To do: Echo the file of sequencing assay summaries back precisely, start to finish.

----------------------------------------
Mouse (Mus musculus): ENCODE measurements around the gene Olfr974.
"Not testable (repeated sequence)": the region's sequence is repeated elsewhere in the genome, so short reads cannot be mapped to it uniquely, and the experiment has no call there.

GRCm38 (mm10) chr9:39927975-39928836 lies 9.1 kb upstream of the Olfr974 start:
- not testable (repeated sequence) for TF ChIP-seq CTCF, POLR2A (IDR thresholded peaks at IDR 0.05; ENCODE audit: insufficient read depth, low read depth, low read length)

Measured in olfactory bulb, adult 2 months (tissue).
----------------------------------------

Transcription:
Mouse (Mus musculus): ENCODE measurements around the gene Olfr974.
"Not testable (repeated sequence)": the region's sequence is repeated elsewhere in the genome, so short reads cannot be mapped to it uniquely, and the experiment has no call there.

GRCm38 (mm10) chr9:39927975-39928836 lies 9.1 kb upstream of the Olfr974 start:
- not testable (repeated sequence) for TF ChIP-seq CTCF, POLR2A (IDR thresholded peaks at IDR 0.05; ENCODE audit: insufficient read depth, low read depth, low read length)

Measured in olfactory bulb, adult 2 months (tissue).